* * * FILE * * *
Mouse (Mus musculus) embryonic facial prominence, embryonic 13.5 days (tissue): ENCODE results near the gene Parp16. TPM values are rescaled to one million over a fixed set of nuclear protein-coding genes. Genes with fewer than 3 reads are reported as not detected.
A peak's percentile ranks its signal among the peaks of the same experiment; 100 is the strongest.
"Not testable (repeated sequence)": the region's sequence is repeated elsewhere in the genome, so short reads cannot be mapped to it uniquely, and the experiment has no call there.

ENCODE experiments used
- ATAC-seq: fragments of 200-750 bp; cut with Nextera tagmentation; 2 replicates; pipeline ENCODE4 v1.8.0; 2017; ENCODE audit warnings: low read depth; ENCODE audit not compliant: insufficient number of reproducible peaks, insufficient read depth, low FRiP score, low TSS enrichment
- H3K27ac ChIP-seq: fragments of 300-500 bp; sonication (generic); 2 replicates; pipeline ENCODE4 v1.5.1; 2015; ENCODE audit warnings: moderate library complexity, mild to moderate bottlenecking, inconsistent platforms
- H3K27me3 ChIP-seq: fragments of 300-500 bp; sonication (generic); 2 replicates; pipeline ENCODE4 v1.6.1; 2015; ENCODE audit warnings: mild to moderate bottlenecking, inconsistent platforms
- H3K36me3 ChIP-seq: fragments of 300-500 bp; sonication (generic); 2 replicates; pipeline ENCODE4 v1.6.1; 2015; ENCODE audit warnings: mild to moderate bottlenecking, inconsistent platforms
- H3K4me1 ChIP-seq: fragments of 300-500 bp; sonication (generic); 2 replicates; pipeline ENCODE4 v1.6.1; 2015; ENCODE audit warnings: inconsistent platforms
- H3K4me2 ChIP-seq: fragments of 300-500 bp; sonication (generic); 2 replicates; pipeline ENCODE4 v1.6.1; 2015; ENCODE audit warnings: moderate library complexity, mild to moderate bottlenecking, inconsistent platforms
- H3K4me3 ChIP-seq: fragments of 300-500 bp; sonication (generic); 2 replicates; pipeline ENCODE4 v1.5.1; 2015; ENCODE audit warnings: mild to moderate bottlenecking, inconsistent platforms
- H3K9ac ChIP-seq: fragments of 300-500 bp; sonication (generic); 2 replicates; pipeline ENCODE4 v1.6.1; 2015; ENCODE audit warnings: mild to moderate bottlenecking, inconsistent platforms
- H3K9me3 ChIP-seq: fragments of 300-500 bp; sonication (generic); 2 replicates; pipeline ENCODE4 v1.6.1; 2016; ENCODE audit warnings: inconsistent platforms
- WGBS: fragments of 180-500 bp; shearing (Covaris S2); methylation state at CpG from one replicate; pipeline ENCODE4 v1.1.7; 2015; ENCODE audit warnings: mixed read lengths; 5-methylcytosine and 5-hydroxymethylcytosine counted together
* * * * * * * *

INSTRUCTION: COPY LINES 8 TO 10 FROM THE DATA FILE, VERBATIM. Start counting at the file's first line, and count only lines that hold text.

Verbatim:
- H3K36me3 ChIP-seq: fragments of 300-500 bp; sonication (generic); 2 replicates; pipeline ENCODE4 v1.6.1; 2015; ENCODE audit warnings: mild to moderate bottlenecking, inconsistent platforms
- H3K4me1 ChIP-seq: fragments of 300-500 bp; sonication (generic); 2 replicates; pipeline ENCODE4 v1.6.1; 2015; ENCODE audit warnings: inconsistent platforms
- H3K4me2 ChIP-seq: fragments of 300-500 bp; sonication (generic); 2 replicates; pipeline ENCODE4 v1.6.1; 2015; ENCODE audit warnings: moderate library complexity, mild to moderate bottlenecking, inconsistent platforms